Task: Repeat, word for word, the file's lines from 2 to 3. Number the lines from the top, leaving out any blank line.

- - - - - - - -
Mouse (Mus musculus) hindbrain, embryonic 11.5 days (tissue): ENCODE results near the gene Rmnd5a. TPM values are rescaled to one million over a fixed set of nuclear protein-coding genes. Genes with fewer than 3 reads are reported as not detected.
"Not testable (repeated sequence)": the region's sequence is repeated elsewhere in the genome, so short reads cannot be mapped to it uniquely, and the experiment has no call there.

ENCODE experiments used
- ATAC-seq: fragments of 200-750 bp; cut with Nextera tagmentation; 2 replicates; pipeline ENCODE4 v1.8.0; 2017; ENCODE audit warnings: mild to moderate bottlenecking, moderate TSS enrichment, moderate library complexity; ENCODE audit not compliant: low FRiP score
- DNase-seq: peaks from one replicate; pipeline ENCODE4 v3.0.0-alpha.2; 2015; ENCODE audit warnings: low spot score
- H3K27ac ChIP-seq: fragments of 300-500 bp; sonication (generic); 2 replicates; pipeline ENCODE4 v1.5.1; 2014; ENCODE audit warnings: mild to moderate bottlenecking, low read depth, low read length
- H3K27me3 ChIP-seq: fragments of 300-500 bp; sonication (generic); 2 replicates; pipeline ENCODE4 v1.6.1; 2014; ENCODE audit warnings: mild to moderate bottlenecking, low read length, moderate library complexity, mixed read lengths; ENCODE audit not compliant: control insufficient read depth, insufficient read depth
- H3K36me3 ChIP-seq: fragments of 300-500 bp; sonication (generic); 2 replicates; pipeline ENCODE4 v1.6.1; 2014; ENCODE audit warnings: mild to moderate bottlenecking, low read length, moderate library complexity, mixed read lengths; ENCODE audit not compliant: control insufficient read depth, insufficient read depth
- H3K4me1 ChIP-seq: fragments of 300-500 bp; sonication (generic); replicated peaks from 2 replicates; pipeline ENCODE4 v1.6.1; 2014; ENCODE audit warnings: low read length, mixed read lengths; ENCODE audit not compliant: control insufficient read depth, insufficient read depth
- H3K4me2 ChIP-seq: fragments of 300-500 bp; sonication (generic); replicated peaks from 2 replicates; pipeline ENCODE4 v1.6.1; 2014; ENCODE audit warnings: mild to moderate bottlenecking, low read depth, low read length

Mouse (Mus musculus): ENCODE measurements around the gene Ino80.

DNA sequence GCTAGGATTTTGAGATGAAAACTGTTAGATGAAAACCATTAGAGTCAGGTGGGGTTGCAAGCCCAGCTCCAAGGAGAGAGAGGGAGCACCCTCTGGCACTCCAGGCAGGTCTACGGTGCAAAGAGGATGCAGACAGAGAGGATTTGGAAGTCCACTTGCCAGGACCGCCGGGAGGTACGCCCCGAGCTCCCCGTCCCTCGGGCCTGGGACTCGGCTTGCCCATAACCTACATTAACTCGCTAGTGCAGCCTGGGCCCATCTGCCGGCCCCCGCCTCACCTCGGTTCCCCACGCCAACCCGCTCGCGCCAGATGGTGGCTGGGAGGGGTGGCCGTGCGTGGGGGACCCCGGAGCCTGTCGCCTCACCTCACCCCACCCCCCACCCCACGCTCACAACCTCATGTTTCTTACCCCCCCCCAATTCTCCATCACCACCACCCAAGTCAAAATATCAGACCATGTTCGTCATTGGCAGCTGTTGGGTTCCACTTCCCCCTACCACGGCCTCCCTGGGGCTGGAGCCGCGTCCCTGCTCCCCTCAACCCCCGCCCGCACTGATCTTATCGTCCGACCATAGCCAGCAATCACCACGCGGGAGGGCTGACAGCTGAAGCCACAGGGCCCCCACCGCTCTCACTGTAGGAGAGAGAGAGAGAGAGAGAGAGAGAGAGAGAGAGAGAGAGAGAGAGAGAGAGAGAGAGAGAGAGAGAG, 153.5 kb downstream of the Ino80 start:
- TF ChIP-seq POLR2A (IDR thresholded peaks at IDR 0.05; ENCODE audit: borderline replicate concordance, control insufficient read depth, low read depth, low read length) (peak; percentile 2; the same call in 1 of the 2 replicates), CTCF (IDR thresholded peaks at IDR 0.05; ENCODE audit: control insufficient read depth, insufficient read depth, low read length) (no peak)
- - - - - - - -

"Not testable (repeated sequence)": the region's sequence is repeated elsewhere in the genome, so short reads cannot be mapped to it uniquely, and the experiment has no call there.

ENCODE experiments used